But he will not fall, he will not be consumed, because by a thread he hangs and is held aloft. It is almost invisible, so fine is this thread, but it is there, pale and shimmering in the darkness, like an anchor in the sea’s bluest depths. By this is he connected to Light, to the world above that is milk and honey and warmth.

He has nothing left—nothing but a thread, and it will not be broken. And this is his consolation in the desolation: no matter how great and terrible be the forces that seek to swallow his soul, he will not be lost, because the power of One is stronger.

Freedom

As I lay on the rock by the sea, I felt that my cheek was pressed against the warm breast of Christ. How I longed to remain there, a part of the island, listening to its heartbeat (which is the sea sighing on the shore or rushing against the cliffs). But just as John the Apostle was torn away from his Beloved, so too must I be.

What is it about Nahant that God should always kiss my face when I am there? Why is my heart divided between that place and dearest Canada? Why does it feel like home?

—~—

We explored, my sister and I, the haven I came to know so well last fall. We stepped barefoot through pink blossoms, scavenged for sea glass, dangled our feet above volatile waves. Grinning, we mounted bicycles and pedaled onto the mainland, following the coastline to breathe the salty breeze. We tried on summery dresses in the shops, splurged on frozen yogurt, shamelessly snapped pictures of the houses we loved. And we ended every day with our hair curling from the humidity, our faces flushed from joy and the sun.

In the airy spaces of a cathedral we witnessed a bishop lay his hands upon the heads of ordinary men and, by the Holy Spirit, transform them into the person of Christ. It was as simple and as powerful as it was two thousand years ago in the dusty land where the Savior lived—and my dear friend now among that age-old brotherhood of priests. Ah, how wondrous to receive the Eucharist from he who I met in Spain.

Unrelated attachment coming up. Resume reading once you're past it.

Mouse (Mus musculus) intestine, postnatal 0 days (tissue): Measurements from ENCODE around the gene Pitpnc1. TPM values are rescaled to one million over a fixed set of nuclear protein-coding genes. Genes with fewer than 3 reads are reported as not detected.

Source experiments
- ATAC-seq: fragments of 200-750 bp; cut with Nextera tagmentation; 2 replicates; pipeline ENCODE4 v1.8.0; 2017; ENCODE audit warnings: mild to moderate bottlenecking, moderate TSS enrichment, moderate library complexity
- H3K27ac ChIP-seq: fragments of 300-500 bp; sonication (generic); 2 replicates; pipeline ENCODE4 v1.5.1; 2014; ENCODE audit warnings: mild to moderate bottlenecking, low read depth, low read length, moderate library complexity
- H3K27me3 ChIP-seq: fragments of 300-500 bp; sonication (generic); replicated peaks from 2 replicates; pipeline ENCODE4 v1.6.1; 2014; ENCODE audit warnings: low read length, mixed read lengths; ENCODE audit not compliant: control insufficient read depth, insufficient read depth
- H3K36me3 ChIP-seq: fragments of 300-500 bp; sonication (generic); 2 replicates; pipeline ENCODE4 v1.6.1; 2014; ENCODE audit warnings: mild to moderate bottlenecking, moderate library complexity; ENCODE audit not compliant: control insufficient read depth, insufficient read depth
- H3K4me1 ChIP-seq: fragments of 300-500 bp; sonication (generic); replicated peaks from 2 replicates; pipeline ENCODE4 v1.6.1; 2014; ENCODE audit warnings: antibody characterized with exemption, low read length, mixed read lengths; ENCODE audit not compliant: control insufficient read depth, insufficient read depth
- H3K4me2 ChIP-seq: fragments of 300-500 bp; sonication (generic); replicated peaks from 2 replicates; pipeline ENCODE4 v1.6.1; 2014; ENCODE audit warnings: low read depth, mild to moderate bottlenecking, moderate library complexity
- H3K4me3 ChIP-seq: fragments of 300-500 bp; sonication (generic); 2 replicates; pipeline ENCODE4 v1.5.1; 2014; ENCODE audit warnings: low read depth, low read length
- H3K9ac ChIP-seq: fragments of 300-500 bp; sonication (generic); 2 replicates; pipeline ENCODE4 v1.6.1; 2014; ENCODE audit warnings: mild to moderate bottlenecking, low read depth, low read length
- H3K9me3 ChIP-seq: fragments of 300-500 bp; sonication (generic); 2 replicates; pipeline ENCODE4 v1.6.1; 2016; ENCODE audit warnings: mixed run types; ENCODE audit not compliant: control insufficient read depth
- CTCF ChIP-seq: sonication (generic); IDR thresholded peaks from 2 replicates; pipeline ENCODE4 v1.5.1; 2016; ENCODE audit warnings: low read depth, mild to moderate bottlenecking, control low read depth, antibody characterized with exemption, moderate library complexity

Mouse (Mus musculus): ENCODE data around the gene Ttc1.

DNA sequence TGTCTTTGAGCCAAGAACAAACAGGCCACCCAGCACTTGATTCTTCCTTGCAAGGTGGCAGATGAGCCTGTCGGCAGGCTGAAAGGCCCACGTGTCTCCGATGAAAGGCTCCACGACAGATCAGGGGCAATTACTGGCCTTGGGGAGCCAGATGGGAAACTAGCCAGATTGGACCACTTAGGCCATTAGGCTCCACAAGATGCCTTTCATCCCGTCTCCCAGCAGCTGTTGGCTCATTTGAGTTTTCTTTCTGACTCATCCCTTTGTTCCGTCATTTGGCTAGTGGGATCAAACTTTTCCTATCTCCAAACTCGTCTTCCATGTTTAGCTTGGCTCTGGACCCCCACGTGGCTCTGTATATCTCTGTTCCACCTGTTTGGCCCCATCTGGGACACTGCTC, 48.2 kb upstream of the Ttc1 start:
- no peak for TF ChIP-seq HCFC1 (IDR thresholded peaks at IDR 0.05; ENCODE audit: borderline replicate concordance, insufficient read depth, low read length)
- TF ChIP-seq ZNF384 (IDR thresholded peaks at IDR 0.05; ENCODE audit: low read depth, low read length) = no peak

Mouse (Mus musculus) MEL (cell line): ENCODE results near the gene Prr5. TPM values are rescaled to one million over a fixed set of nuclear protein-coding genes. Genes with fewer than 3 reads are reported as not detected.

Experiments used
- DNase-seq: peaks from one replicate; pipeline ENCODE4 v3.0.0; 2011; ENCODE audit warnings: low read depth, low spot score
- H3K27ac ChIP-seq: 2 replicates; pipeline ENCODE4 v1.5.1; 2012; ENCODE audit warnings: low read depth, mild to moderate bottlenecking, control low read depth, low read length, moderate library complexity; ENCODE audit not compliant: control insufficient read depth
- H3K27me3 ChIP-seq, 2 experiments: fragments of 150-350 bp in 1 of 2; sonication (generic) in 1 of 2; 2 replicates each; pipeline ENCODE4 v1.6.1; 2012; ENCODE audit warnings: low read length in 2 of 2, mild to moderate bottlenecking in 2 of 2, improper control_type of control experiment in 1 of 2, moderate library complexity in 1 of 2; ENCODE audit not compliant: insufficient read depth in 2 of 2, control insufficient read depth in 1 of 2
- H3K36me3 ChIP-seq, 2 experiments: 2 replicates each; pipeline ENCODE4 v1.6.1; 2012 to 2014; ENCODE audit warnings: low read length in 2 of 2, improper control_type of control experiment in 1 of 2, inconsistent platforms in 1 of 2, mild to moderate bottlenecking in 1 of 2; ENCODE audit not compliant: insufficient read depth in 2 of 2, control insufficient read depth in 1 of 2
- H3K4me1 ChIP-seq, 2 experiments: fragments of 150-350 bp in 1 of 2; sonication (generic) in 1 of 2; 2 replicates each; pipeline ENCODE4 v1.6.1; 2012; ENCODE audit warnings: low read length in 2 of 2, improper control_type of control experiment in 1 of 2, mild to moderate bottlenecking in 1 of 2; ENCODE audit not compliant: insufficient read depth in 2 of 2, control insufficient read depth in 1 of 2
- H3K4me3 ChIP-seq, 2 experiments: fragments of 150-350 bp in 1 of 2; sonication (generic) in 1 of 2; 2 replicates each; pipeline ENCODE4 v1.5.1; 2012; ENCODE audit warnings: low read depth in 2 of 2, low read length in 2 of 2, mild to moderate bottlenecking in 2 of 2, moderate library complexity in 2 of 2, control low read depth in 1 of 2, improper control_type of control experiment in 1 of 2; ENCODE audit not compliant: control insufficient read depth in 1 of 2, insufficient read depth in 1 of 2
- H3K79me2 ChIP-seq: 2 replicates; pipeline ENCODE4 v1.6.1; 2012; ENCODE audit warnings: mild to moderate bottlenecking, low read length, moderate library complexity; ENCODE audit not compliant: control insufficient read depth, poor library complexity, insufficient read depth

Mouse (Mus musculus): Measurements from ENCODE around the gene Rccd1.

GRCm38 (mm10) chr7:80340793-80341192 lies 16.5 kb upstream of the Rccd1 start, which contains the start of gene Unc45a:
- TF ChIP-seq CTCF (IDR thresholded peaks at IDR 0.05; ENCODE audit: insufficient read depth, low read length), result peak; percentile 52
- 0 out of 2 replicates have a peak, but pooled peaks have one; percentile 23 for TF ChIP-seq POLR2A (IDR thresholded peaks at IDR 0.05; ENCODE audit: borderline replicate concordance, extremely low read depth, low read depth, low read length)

Beneath stained-glass windows we feasted on European cuisine, bellowed Irish ballads, and stumbled through line dances in celebration. Not since I was a child have I enjoyed a reception as much as I did that evening.

Celebrations continuing, we found ourselves crouched on boulders, prying with primal gusto into lobster that had only minutes before been live, now cooked to scarlet in seawater, dipped in melted butter. Such is how I first tasted lobster last summer, and how good is God to give my sister the same experience, on the same beach no less? By the brilliance of a burning Christmas tree and a wicker chair rooted from garbage, we laughed and nibbled on dark chocolate and sang into the night, while beneath the moon the water receded from the shoreline.

And because summer is too short, on the hottest afternoon we found ourselves leaping to our feet and racing down the beach into wicked-cold water, clothed and why not? We may have gasped and shrieked and gasped some more, and though we never dove under a second time, we never regretted diving the first. On sun-baked rocks we stretched out to muse on the mysterious ways in which life unfolds, intertwined with sufferings and blessings alike.